Receipt of Guideline Concordant-Care for Neurofibromatosis 1 (NF1) in the United States: A National Survey of NF1 Patients and Caregivers

Oral Abstract Presenter: Vanessa Merker, PhD

Background: Recent clinical care guidelines from the AAP and ACMG recommend specific health screenings and education for children and adults with NF1, a rare neurogenetic disorder. We assessed the extent to which these guidelines have been implemented in the U.S. and socio-demographic predictors of receiving guideline-concordant care. Methods:An electronic survey was sent to U.S.-based NF1 patients and parents/caregivers enrolled in the Children’s Tumor Foundation Neurofibromatosis Registry in May 2021. Survey topics included demographics, location and specialty of NF care providers, and self-reported receipt of guideline-concordant clinical care (including blood pressure measurement, skin exam, and scoliosis screening in children and adults; tracking of pubertal development and developmental milestone/school progress in children; and education about family planning and warning signs/symptoms of cancer for adults). We used inverse propensity score reweighting of survey responses to estimate receipt of guideline-concordant care among the entire NF1 registry population and used robust linear regression to look for potential socio-demographic disparities in the total number of age-appropriate recommended health services individuals received. Results: 322 individuals with NF1 responded (4.6% response rate, 160 adults and 162 parent/caregivers, 58% female, 78% white). 53.6% of children and 25.2% of adults received at least 4 out of the 5 recommended health services for their age group. Individuals who visited a specialized NF1 clinic within the past three years (β=0.86, p<0.001 for children; β=0.76, p=0.002 for adults) or who had an appointment with their NF1 care provider in the past year (β=1.62, p<0.001 for children; β=1.23, p<0.001 for adults) received more guideline-concordant evaluations. Among adults, White patients were more likely than Black patients (β=0.95, p=0.027) and patients of other races (β=0.70, p=0.043) to receive guideline-concordant care, as were adults with commercial insurance compared to Medicaid (β=1.096, p=0.011) and adults who saw a neurologist for their NF1 care (β=0.48, p=0.038). Family income, education, urbanicity/rurality, and seeing a geneticist for NF1 care were not significantly related to receipt of guideline-recommended care in children or adults. Conclusions: Specialized NF1 clinics and neurologists were more likely to provide patient-reported, guideline-concordant NF1 care than other providers, but some racial and economic disparities in quality of care persist. A recently funded online intervention to disseminate personalized, evidence-based care recommendations to patients and their local care teams could improve the quality of NF1 care in the U.S.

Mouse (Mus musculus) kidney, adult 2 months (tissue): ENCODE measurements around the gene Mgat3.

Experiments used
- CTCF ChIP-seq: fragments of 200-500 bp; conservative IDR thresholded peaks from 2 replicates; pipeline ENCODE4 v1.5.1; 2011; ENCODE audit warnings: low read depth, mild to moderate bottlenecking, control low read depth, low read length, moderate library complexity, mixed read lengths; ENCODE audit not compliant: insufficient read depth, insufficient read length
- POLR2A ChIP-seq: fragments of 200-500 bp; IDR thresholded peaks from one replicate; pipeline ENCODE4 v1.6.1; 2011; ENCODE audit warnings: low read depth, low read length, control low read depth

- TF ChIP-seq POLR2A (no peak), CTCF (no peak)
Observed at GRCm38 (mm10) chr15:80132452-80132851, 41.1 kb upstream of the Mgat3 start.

The Natural History of Neurolymphomatosis

Oral Abstract Presenter: Eric Wong, MD, FANA, FAAN

Purpose: Neurolymphomatosis is a rare lymphoid malignancy of the peripheral nervous system. Patients suffer from debilitating neurological deficits due to lymphoma invasion into one or more peripheral nerves and the natural history of this disease is still poorly understood. Methods: We performed a PubMed search and extracted data on (i) year of publication, (ii) age, (iii) gender (iv), type of lymphoma, (v) nerves involved), (vi) imaging modalities, (vii) treatment received, and (viii) survival times. Kaplan-Meier statistics were used to determine outcome parameters over time and compare prognostic factors. Multiple comparisons were done to determine differences among groups. Results: Our search identified 559 patient cases from 286 published articles. Median age was 61 years (range 2- 92 years) from 326 males, 222 females, and 11 with unspecified gender. Median overall survival (OS) was 12.0 months (range 10.0-15.0) for the entire cohort. Most frequent histologies were (i) diffuse large B-cell lymphoma, (ii) unspecified T-cell lymphoma, and (iii) unspecified B-cell lymphoma, involving the (a) brachial plexus, (b) cranial nerves, and (c) sciatic nerve. None had molecular profiling. There was a progressive lengthening of OS in successive decades, from 0.5 (95%CI 0.0-0.8) to 26.4 (95%CI 18.0- 34.8) months between 1951 and 2022 (r2=0.9432, p<0.001). Time from first treatment to progression also increased from 2.0 (95%CI N/A) to 28.3 (95%CI 23.1-33.5) months (r2=0.6923, p<0.001). However, time from symptom onset to diagnosis remained unchanged during this period (r2=0.6206, p=0.277). Patients were most frequently treated with (i) methotrexate or methotrexate-based combination chemotherapies (n=81), (ii) rituximab alone or with other chemotherapies (n=176), and/or (iii) radiation (n=79). Only 12 received 3 or more regimens. Primary neurolymphomatosis had a better prognosis than secondary neurolymphomatosis, median OS 15.0 (95%CI 11.0-33.0) vs. 10.0 (95%CI 10.0-10.0) months (p=0.016). No OS difference was noted between B- and T-cell disease (p=0.4393), while patients with low-grade B-cell neurolymphomatosis did better than those with Burkitt’s lymphoma (p<0.001). Conclusions: Outcome for patients with neurolymphomatosis has improved over time from advances in drug treatment. But timely diagnosis remains a major problem that needs improvement.